Are UK employers complacent about worker safety?
With latest annual national statistics showing that 581,000 people sustained an injury at work during 2018/19 in the UK, directly resulting in an estimated 4.7 million lost working days in that time period, it’s clear that accidents at work are having a significant and detrimental impact on those who are injured, their employers and the economy as a whole.
The types of accidents at work that caused the injuries are broken down below:
The most common industries for workplace accidents are agriculture, forestry and fishing, followed by construction, then those working in food services and motor vehicle mechanics.
Despite 581,000 injuries sustained at work being reported by workers themselves via the Labour Force Survey in 2018/19, employers reported just 69,208 workplace injuries in that same time period to the Health and Safety Executive (HSE), as required by the Reporting of Injuries, Diseases and Dangerous Occurrences Regulations 2013 (RIDDOR).
Whilst not all injuries at work must be reported by employers under RIDDOR, those that should be include injuries that result in an employee being off work for at least seven consecutive days, which accounts for at least 138,000 of the injuries reported in 2018/19 by workers themselves, so there is a clear disparity between the figures. This means that potentially around 50% of significant injuries that were sustained at work may have gone unreported by the employers responsible for safeguarding their workforce and ensuring that the company’s health and safety processes are compliant with the latest regulations.
Head of Personal Injury at Hampson Hughes Solicitors, Tracy Bond, commented:
“I think that these latest figures are very worrying, not only because the number of accidents at work are still extremely high, but also because it seems that not all employers are properly reporting incidents that they are required to by law, which smacks of complacency to me. Unfortunately, I speak to clients every day who have been avoidably injured at work, sometimes seriously, due to their employer’s negligence, and we often see a blatant disregard for the safety and wellbeing of employees in workplaces across the country.”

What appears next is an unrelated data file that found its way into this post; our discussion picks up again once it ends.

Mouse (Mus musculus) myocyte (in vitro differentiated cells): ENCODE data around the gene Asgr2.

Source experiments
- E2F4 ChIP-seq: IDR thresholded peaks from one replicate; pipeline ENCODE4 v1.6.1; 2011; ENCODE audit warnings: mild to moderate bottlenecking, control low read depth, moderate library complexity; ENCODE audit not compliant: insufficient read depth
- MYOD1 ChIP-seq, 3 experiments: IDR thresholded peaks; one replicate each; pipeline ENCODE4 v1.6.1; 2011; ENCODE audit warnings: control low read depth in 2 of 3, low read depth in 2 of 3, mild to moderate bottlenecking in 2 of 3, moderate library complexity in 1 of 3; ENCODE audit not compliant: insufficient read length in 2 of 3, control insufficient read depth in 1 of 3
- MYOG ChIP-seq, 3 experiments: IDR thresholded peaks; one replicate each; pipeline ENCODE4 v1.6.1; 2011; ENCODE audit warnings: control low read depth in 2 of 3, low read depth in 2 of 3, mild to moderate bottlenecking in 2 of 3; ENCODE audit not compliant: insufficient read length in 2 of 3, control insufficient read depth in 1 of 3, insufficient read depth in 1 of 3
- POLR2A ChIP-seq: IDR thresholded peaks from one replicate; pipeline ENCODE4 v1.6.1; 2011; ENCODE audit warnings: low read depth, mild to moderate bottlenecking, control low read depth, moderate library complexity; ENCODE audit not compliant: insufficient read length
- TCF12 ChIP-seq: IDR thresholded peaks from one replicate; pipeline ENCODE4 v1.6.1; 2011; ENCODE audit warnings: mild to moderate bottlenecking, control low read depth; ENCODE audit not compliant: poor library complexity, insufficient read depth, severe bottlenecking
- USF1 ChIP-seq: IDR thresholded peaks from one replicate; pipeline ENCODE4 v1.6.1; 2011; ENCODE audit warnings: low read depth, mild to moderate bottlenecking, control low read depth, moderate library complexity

“I’d like to see more employers start taking responsibility for their legal and moral obligations to staff and the reality is that this will benefit not only the workers, but employers themselves too, as the number of working days lost to workplace injuries annually is very costly. When robust health and safety processes are in place, which are taken seriously by companies and their staff, the number of avoidable injuries will always decrease, which is in everyone’s best interests.”
In a recent case won by Hampson Hughes, a 56-year-old woman, who worked in a well-known supermarket chain café in London, was awarded £17,000 in compensation after she slipped at work on water on the floor that had seeped from leaking binbags left by cleaning staff. Her fall resulted in a compound arm fracture and ongoing damage that has left indefinite pain at the site of the injury and means she is reliant on painkillers. Her employer admitted liability for the accident.
Bond said, “Sadly, this case is typical of many that we see. This employee was simply carrying out her everyday duties at work but because her employer didn’t take the proper measures to protect their workers, our client has been injured, potentially permanently, as a result. We’re very pleased that our client was able to get a measure of justice with the compensation awarded, but it doesn’t change the pain and distress that this accident has caused. Nobody wins in situations like this, which is why we’re calling for greater accountability for employers when it comes to worker safety and the accurate reporting of injuries so that lessons can be learned.”